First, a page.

As a severe drought continues to hammer Auckland Watercare is calling for residents to reduce their water usage rapidly, or face potential restrictions.
The Hunua and Waitākere ranges, home to the city's water storage dams, have received about 65 per cent less rainfall than normal since the start of the year and storage levels have dropped to just 53 per cent.
This time last year the dams were at 71 per cent, with the average for this time of year 78 per cent.
Despite daily water usage dropping since a peak of 565 million litres in February, it has started to rise again this week with more people at home and a run of fine weather.
The extra usage has been partially offset by the fact that construction and other forms of industry are temporarily on hold during the lockdown, but Watercare is warning if Aucklanders don't change their habits, mandatory restrictions will come in.
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Watercare chief executive Raveen Jaduram said under these conditions they were asking Aucklanders to think "carefully" before turning their taps on, but to not let it get in the way of good hygiene regarding Covid-19.
"While we encourage everyone to wash their hands regularly, we ask that people limit their outdoor water use.
"Washing your car and waterblasting the house is not essential right now."
A four-week weather forecast provided to Watercare by MetService showed more drier-than-normal conditions were on the way.
"We are expecting some rain next week, which is extremely welcome.
"However, a day or two of rain is not enough to break a drought.
"We need sustained rainfall over several weeks for our water storage dams to replenish."
They were hoping this would arrive by May or June.
"In the meantime, we all need to do our bit to reduce our water use."
To reduce demand on the dams, Watercare had been maximising production at its Waikato and Onehunga treatment plants, which draw water from river and aquifer sources.
Watercare also introduced a "Water is precious" campaign at the start of February, which Jaduram said Aucklanders had been responding to positively.
One of the key messages was the four-minute shower challenge, with showers responsible for 27 per cent of household water usage.
Aucklanders on average spent eight minutes in the shower, so halving it was estimated to result in about 80 million litres of water saved.
At the peak of usage in February the city was swallowing up 565 million litres a day, but since then, amid the Covid-19 lockdown which has reduced industrial usage, demand has fallen by about 80 million litres a day.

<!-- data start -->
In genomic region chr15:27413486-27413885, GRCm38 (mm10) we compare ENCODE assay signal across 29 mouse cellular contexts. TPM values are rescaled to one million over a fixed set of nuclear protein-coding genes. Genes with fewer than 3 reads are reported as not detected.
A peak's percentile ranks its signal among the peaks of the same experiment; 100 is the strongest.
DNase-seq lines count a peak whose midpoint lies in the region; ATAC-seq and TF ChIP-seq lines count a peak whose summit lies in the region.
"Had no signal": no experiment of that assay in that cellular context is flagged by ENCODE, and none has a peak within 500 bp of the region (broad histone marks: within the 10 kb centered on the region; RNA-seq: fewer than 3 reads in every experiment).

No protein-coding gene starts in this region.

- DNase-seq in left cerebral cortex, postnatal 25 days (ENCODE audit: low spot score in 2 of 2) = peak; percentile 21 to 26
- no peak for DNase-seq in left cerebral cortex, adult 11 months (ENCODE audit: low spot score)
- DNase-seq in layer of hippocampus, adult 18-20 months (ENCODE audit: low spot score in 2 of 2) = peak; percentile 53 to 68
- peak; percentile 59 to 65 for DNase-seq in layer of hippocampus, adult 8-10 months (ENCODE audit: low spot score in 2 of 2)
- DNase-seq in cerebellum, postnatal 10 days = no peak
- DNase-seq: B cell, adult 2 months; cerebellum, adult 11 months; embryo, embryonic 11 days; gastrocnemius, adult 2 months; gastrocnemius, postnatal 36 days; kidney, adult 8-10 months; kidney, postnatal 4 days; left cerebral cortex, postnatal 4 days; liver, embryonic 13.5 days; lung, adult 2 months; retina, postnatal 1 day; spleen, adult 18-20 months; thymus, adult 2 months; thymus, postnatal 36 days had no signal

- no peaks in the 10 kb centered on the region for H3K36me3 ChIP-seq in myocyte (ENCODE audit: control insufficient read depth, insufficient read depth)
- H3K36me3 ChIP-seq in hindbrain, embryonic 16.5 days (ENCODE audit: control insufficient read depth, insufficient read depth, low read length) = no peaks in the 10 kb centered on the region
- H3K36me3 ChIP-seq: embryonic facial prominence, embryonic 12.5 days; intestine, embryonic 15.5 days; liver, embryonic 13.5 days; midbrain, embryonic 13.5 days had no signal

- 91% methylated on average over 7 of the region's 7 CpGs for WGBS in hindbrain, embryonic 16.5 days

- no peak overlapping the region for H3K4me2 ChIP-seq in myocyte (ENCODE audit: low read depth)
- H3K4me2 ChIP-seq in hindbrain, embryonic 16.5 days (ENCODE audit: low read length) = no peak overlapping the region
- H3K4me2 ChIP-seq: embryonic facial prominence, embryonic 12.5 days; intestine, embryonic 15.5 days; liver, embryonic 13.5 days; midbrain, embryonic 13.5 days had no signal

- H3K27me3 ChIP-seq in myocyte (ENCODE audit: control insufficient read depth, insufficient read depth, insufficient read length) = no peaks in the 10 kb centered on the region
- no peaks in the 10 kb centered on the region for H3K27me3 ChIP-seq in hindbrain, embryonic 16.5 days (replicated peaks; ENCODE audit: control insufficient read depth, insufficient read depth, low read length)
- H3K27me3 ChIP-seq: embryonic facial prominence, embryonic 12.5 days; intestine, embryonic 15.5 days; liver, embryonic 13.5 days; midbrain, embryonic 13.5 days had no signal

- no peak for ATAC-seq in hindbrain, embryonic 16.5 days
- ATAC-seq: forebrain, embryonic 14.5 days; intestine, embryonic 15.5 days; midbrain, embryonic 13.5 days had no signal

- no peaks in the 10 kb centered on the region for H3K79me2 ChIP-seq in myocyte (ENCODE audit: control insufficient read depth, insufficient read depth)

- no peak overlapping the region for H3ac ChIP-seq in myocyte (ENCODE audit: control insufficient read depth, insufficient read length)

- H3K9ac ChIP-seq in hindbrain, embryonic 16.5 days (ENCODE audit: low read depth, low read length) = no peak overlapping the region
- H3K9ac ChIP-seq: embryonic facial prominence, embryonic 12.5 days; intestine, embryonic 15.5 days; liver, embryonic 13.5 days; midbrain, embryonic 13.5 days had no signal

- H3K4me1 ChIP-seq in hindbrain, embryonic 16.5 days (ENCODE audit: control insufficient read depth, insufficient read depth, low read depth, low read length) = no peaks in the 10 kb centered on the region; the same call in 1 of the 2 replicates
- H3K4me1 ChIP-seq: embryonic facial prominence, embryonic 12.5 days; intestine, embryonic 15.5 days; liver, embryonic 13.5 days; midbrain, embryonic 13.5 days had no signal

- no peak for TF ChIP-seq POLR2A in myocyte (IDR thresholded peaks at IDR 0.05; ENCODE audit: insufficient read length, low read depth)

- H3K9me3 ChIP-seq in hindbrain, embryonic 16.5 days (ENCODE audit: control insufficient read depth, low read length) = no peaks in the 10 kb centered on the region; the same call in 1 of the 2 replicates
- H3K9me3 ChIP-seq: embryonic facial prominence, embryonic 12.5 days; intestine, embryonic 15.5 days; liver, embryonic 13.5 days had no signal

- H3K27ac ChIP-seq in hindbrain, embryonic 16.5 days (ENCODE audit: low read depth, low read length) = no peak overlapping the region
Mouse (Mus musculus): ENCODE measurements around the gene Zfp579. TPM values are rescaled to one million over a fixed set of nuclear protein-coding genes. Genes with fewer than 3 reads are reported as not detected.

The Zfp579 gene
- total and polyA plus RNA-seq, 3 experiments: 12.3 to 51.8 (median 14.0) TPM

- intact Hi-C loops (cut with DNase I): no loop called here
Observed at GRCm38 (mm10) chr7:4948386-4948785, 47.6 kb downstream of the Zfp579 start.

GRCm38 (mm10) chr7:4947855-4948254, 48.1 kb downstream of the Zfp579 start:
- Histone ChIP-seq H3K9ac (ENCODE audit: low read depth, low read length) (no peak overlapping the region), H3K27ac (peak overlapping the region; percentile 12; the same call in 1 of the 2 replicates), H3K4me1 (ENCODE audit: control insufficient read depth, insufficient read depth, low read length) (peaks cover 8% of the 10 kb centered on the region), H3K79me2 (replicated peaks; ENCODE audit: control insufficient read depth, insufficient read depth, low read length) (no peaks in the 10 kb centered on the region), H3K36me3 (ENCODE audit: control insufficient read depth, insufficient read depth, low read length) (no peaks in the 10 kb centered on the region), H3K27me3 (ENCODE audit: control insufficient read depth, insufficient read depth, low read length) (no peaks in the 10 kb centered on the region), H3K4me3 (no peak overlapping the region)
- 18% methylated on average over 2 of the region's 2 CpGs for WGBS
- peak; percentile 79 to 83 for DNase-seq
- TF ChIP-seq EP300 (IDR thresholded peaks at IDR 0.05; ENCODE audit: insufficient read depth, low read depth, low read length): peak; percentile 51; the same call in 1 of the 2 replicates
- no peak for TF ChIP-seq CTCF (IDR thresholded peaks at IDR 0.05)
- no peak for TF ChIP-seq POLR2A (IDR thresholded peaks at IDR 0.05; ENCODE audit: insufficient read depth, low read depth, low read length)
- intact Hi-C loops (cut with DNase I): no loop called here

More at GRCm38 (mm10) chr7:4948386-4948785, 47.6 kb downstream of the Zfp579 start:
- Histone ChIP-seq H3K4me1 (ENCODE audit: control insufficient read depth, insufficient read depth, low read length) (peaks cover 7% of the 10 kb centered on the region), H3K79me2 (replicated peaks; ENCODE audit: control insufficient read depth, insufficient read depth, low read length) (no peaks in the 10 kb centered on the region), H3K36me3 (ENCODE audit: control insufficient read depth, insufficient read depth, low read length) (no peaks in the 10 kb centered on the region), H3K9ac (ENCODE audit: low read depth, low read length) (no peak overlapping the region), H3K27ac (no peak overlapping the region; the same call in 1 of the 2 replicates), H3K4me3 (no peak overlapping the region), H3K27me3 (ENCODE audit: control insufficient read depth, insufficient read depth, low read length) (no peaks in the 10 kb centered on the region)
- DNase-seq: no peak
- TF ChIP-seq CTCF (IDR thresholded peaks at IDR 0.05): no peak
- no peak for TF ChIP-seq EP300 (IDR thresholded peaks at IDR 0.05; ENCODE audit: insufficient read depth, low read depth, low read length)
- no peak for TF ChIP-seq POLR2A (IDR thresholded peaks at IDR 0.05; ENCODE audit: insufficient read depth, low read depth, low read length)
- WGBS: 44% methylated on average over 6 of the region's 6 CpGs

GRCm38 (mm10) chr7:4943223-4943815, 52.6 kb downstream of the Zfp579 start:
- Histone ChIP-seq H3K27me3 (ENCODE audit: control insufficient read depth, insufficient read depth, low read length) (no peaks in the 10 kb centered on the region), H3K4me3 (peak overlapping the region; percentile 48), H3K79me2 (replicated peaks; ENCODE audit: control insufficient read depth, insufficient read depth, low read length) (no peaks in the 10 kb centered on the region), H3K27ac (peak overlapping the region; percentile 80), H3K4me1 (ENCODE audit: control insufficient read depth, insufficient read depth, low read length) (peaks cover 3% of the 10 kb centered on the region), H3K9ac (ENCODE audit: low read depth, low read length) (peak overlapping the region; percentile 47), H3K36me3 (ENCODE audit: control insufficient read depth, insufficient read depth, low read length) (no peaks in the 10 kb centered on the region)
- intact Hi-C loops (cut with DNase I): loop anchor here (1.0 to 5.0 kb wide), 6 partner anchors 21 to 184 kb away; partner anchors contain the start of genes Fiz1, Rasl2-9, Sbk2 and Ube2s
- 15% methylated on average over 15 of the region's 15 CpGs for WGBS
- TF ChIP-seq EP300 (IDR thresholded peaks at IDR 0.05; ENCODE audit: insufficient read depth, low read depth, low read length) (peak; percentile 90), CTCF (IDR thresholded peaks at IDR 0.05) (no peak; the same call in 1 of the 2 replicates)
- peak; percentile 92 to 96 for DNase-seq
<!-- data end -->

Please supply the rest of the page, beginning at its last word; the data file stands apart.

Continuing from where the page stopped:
However, with a run of fine weather this week it has started to increase again.
Although total storage was much lower than capacity, Watercare did not intend to implement formal restrictions at this stage but did not rule them out if demand continued to rise, Jaduram said.
"Aucklanders have proven they're excellent at being water efficient – we're just asking the community to be even more mindful and to cut back a lot outdoors.
"With many people spending their days at home, its tempting to tackle outdoor chores and run the hose all day. We ask that you don't wash your car or water blast the house. Please hold off until we've had several weeks of rainfall.
"On Tuesday we had a spike in demand brought on by the stunning weather and people doing water blasting/car washing/watering their gardens. Boredom is no excuse and if this continues, we will be in a serious situation and will have to bring in mandatory restrictions."
Niwa meteorologist Ben Noll said it had been an "incredibly dry stretch", going all the way back to late 2019.
Auckland and Northland, also still under drought conditions, were "incredibly unlucky" to miss out on decent rainfall from ex-tropical cyclones Uesi and Gretel, which both passed just north of the country.
"They were tantalisingly close, and if they were just 200km more to the west, could have ended the droughts."
Niwa's rainfall gauge at Western Springs recorded just 23mm in March - the fourth driest March on record.
The dry run would continue this week and into next, Noll said.
Late next week a change in the weather patterns was expected with a strong westerly flow directing fronts up the South Island's West Coast, with some reaching the upper North Island.
"There will be some rain, but overall it is looking like more drier-than-normal weather."
Water usage this week
• Sunday: 464 million litres
• Monday: 466 million litres
• Tuesday: 485 million litres
• Wednesday: 480 million litres
Watercare's advice to Aucklanders
• Keep washing your hands regularly
• Keep your showers short: 4 minutes or less
• Only run your dishwasher or washing machine when they're full
• Don't wash the car
• Don't waterblast the house or driveway